ART is an acronym for "Assisted Reproductive Technology"

According to the Centers for Disease Control and Prevention, Assisted Reproductive Technology (ART):

includes all fertility treatments in which either eggs or embryos are handled. In general, ART procedures involve surgically removing eggs from a woman’s ovaries, combining them with sperm in the laboratory, and returning them to the woman’s body or donating them to another woman. They do NOT include treatments in which only sperm are handled (i.e., intrauterine—or artificial—insemination) or procedures in which a woman takes medicine only to stimulate egg production without the intention of having eggs retrieved.1

ART includes:

• In vitro fertilization-embryo transfer (IVF-ET). Approximately 99 percent of ART cycles performed are IVF-ET.
• Gamete intrafallopian transfer (GIFT).
• Zygote intrafallopian transfer (ZIFT).
• Frozen embryo transfer (FET).
• These techniques also apply to oocyte donation and gestational carriers.2
• Intracytoplasmic sperm injection (ICSI).3

According to the Mayo Clinic the term "cycle" in the context of IVF is as follows: "During IVF, mature eggs are collected (retrieved) from ovaries and fertilized by sperm in a lab. Then the fertilized egg (embryo) or eggs (embryos) are transferred to a uterus. One full cycle of IVF takes about three weeks. Sometimes these steps are split into different parts and the process can take longer."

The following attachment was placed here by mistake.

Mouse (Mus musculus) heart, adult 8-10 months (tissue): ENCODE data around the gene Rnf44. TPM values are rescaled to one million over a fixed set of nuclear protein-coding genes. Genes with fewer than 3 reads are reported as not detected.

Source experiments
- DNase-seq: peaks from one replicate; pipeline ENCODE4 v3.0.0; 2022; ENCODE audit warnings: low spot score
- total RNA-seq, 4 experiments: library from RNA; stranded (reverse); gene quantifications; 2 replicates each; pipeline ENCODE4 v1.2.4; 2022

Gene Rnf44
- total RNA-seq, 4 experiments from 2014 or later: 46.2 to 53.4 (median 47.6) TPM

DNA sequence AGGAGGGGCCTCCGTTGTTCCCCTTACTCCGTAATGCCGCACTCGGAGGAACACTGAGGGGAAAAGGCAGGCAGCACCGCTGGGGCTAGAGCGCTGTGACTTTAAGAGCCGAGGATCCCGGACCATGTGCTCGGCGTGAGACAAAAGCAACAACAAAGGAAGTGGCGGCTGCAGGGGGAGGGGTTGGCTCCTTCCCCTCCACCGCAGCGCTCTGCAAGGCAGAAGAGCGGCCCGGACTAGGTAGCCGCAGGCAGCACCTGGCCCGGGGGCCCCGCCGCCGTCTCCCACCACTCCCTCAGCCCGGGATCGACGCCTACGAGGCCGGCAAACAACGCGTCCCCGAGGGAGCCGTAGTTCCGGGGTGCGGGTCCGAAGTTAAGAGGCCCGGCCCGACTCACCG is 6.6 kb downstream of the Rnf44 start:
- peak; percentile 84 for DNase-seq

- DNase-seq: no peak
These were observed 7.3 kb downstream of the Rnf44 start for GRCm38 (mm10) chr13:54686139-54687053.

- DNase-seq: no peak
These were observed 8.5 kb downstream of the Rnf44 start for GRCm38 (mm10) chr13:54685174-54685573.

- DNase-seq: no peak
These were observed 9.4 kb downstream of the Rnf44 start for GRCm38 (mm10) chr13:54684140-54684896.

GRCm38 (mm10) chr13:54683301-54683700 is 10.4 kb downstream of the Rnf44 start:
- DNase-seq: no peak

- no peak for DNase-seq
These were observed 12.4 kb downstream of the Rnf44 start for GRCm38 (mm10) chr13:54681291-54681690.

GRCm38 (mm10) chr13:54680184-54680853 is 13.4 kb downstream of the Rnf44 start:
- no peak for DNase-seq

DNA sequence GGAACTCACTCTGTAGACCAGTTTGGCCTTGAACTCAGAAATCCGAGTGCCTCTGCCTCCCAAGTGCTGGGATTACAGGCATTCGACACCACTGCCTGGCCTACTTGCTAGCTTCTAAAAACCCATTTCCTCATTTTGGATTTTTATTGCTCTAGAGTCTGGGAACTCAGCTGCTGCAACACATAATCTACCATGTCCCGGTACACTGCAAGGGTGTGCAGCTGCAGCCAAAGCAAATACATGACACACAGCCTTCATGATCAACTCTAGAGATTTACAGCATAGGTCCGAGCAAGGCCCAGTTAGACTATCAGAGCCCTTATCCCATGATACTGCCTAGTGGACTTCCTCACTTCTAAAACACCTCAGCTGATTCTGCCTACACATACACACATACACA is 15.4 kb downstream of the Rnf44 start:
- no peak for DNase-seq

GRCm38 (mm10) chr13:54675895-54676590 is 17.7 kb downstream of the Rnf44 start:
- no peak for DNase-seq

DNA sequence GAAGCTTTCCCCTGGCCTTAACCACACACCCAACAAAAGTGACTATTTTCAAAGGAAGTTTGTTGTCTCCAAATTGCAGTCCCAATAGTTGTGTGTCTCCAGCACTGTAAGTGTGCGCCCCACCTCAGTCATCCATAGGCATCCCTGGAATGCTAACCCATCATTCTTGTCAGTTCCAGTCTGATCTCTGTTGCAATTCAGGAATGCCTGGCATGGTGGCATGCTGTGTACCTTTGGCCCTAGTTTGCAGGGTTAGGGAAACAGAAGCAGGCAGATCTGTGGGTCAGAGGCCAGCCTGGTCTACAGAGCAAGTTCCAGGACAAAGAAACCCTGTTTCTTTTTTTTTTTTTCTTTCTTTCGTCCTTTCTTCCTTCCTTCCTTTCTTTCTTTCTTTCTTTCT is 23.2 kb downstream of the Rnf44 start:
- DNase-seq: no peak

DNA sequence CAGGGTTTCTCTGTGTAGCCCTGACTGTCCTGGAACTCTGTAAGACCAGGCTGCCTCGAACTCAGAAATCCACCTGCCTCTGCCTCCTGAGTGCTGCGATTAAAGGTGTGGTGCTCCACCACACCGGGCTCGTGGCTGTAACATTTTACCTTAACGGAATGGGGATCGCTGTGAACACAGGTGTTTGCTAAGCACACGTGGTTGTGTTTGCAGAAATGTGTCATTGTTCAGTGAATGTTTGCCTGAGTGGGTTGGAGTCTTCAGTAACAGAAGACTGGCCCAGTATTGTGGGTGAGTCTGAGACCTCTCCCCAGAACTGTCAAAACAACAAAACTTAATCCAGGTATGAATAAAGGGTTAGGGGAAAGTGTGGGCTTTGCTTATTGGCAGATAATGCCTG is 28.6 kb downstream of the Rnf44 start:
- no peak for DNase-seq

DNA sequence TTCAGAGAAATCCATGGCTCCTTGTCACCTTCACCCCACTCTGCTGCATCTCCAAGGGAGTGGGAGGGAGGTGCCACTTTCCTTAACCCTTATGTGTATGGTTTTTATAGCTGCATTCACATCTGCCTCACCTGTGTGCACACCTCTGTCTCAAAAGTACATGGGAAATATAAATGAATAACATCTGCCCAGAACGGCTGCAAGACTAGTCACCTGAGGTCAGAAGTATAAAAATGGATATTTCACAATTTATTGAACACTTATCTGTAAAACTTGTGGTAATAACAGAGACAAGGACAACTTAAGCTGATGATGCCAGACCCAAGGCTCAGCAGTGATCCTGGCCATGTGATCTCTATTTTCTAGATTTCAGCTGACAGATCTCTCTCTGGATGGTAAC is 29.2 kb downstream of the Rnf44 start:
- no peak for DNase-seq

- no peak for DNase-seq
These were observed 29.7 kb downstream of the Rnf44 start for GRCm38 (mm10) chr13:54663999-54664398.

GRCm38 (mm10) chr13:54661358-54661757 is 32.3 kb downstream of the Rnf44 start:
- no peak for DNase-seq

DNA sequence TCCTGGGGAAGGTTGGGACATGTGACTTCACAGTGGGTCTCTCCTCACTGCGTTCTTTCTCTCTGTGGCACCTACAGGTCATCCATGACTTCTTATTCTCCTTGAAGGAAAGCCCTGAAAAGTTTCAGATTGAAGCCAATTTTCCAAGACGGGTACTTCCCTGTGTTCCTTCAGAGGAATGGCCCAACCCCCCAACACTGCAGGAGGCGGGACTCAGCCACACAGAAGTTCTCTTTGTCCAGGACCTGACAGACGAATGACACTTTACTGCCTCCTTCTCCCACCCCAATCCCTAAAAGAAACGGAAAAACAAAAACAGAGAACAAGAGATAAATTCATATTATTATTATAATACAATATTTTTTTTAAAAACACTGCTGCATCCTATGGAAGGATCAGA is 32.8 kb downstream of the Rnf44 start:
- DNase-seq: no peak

Some things you may not know about ART:

• The average cost of an IVF cycle in the United States it $12,500.
• The average cost of drugs per cycle used by women undergoing IVF is $5,000.
• The average cost of a donor egg cycle is $30,000.
• Egg donors are paid anywhere between $5,000 and $100,000 or more depending on private contract negotiations.
• Surrogacy ranges on average between $75,000 and 200,000 or more depending on private contract negotiations.
• The average cost for a woman to freeze her eggs with an unproven technique known as vitrification (flash freezing) is between $10,000 and $22,000.4

In addition, as of 2013, assisted reproductive technology (ART) contributed to 1.6% of births in the United States.5

Issues with ART:

Problems with IVF from the perspective of someone who went through the treatment.
The Untold Stories of IVF

1. CDC - Assisted Reproductive Technolgy (ART)
2. Miriam Zoll. Fertility Facts.
3. Yue-hong LU et al, Long-term follow-up of children conceived through assited reproductive technology, Journal of Zhejiang University-SCIENCE B (Biomedicine & Biotechnology) 2013 14(5):359-371.
4. Miriam Zoll. Fertility Facts.
5. Contribution of Assisted Reproductive Technology to Overall Births by Maternal Age in the United States, 2012-2014, JAMA March 28, 2017 Volume 317, Number 12.